Gallerist at Home: Margaret Heiner

Nestled in DC’s Georgetown neighborhood, Margaret Heiner’s cozy gallery Heiner Contemporary, is quite perfect for a bustling college town, as it offers visitors young, fresh, and contemporary art.

Heiner has a keen eye for contemporary art, which at her home, serves as quite a compliment to her husband’s passion for Renaissance and Baroque art.  Together, their home reflects their combined love and zeal for art, while also showcasing their different tastes and preferences. – Ellen C. Caldwell, Los Angeles Contributor

Bedroom Grouping, featuring artists: Alexander Gorlizki, R. A. Miller, Edwina White, Skylar Fein, Tony Feher, Avery Lawrence, Dawn Black, Walead Beshty, David Kramer, iona rozeal brown, William Powhida, Theodore “Ted” Turner. Photo courtesy of Nicole Lanteri.

The art at Heiner Contemporary is colorful, new, and conceptually very hip and current.  As with all Gallerist at Home pieces, I am interested in seeing where and how gallerists’ public interest in art intersects and overlaps in their private sphere.  Just like the gallery, Heiner’s home is also colorful, vibrant, and young, but there is a welcoming and warm aspect in both her personality and private collection that come through in her house in a way that only can be expressed through the sanctity of one’s home.

Copy of Nicolas Poussin, Moses Trampling on Pharaoh’s Crown, oil on canvas. Photo courtesy of Nicole Lanteri.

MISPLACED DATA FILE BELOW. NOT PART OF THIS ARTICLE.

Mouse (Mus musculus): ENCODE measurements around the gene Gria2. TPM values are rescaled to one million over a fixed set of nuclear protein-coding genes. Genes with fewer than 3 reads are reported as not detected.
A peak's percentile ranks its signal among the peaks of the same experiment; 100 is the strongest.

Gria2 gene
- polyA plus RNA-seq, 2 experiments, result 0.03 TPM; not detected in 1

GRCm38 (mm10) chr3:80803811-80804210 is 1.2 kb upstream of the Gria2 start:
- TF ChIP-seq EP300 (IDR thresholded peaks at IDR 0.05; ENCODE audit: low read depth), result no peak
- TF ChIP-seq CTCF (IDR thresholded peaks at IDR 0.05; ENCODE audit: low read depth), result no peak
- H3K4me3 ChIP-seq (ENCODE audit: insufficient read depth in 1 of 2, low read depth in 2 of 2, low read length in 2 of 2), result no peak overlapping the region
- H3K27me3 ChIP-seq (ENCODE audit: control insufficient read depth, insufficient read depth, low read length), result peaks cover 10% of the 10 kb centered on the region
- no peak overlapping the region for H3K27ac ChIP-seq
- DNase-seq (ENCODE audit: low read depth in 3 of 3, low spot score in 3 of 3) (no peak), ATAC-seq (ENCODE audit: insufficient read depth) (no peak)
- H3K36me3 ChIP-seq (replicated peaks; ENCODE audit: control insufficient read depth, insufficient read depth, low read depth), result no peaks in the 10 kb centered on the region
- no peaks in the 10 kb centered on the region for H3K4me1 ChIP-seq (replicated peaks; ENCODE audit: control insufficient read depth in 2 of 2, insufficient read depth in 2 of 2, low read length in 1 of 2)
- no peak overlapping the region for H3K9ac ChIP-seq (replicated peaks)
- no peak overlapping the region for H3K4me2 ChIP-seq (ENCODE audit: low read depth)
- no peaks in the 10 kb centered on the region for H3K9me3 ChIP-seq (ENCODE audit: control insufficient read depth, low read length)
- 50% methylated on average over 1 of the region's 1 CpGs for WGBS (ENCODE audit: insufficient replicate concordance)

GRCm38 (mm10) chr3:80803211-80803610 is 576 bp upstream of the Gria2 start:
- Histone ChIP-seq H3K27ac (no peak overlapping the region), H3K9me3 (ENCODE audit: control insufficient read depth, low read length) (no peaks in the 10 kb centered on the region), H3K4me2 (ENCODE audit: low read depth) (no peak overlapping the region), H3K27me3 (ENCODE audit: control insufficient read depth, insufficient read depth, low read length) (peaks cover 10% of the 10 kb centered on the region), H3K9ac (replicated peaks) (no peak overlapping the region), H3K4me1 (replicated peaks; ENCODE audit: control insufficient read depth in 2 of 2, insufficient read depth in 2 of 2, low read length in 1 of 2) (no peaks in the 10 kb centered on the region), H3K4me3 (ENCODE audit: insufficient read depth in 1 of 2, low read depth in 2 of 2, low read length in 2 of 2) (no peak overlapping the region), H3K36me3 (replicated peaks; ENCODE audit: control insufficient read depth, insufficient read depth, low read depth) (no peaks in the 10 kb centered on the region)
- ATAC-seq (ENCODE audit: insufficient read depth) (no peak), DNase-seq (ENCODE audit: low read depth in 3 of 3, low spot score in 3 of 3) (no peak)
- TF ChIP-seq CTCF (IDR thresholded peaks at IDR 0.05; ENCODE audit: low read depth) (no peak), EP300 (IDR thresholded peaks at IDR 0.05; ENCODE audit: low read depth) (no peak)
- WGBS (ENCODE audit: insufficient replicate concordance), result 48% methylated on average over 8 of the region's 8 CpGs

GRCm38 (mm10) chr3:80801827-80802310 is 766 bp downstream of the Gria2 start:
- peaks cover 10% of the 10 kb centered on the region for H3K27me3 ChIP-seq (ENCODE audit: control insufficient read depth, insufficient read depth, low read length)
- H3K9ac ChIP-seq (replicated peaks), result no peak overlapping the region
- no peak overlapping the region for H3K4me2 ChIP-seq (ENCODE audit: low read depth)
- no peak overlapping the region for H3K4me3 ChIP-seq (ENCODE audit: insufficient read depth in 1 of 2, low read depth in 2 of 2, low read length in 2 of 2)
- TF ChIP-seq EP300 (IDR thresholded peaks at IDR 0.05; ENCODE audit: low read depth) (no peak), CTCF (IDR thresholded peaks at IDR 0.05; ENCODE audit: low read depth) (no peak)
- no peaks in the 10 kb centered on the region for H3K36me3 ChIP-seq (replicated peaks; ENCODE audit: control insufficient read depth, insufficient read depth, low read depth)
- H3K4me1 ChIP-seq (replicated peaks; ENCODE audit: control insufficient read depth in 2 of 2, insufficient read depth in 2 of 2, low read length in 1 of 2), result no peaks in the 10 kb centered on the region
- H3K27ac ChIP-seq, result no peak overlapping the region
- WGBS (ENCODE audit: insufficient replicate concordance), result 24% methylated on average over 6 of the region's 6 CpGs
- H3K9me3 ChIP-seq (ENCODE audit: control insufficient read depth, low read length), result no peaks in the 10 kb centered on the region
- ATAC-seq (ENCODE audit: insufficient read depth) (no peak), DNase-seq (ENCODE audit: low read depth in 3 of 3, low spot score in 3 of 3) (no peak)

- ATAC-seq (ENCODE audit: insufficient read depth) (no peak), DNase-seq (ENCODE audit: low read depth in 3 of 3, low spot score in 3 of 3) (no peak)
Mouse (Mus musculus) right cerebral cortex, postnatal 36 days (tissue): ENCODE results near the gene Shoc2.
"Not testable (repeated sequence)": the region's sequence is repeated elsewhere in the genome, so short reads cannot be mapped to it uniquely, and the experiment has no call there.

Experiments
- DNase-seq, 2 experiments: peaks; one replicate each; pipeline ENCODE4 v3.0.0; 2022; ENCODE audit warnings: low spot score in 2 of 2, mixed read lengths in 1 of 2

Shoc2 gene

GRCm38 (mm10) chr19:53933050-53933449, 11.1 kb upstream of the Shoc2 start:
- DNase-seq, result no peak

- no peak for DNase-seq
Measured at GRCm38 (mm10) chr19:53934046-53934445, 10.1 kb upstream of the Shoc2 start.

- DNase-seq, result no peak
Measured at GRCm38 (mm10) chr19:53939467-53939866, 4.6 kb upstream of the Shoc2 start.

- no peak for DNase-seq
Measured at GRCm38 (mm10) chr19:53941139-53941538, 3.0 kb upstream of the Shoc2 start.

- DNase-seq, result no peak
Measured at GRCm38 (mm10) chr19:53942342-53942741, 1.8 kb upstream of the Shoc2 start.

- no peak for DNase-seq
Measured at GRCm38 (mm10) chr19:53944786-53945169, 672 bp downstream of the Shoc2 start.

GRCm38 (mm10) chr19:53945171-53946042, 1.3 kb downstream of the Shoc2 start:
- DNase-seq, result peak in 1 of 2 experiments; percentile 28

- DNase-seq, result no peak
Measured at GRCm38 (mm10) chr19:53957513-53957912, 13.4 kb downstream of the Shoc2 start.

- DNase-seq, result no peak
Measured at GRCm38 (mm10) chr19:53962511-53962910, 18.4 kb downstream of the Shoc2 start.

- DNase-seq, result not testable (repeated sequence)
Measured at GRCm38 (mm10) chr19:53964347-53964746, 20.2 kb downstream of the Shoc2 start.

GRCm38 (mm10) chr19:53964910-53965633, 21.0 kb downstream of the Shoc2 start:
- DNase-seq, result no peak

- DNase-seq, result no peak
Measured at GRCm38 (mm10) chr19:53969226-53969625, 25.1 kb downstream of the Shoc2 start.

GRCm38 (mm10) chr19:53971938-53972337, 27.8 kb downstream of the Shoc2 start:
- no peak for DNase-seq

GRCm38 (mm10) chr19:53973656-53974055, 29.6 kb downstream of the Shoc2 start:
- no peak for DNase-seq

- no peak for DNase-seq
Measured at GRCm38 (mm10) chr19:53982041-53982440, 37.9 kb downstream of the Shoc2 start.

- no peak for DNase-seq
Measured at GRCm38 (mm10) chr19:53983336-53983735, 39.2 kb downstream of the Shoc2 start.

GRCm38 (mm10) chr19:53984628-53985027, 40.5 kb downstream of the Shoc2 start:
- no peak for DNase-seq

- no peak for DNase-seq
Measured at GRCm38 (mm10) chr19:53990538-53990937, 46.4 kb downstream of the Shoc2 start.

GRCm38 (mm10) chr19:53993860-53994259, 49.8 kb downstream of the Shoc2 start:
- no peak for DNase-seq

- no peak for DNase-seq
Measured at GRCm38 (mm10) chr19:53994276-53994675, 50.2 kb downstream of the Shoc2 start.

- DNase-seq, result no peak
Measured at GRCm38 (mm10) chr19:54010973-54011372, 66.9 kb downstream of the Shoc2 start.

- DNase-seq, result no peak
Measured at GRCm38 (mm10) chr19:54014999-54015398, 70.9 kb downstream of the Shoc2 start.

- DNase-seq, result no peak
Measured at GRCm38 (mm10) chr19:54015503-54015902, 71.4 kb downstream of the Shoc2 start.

Ellen Caldwell:  Your home is so warm and inviting.  Could you tell me about your most recent purchase for your home?

Margaret Heiner:  Our most recent acquisition is quite different from other work in our home.  My husband, the curator of collections at the Isabella Stewart Gardner Museum in Boston, MA and a Renaissance and Baroque lover, purchased it before we were married.  It showed up at our house just a few days after we returned home from the hospital with our new daughter, and we couldn’t help but laugh at the imagery in light of the new baby.  I love this painting because of the classical composition, but also because it raises questions that are different from the questions raised by contemporary artwork, specifically: who painted it and when? We’ve found a place for it, but will have it cleaned before it’s hung.

Bedroom, featuring artists: Alice Neal, Jonas Wood, TOMMY. Photo courtesy of Nicole Lanteri.

Jonas Wood, Rosy on Hanukkah, 2011, gouache and colored pencil on paper.

EC: That’s great to have a piece from two huge events in your life together!  What about this piece by Jonas Wood (whom I am wild about!)?

MH: I purchased this drawing from Wood’s most recent show at Anton Kern Gallery in New York, after having admired his work for a long time.  I was especially drawn to this work because Rosy looks so gentle and kind; he reminds me of my great uncle.

Dining Room featuring Kara Walker. Photo courtesy of Nicole Lanteri.

Kara Walker, An Unpeopled Land in Uncharted Waters, 2010, etching with aquatint, sugar-lift, spit-bite and dry-point, set of 6.

EC: I’m also a big fan of Kara Walker’s work… Could you tell me a little bit about these prints?

MH: I’ve always loved Kara Walker’s work.  She’s so talented, and her work is hard-hitting on many levels: in terms of content, aesthetics, craftsmanship, etc.  When Sikkema Jenkins announced this set of prints, I jumped on it.

Dining Room, featuring artists: Mickalene Thomas, David Summers, William Kentridge, Frohawk Two Feathers. Photo courtesy of Nicole Lanteri.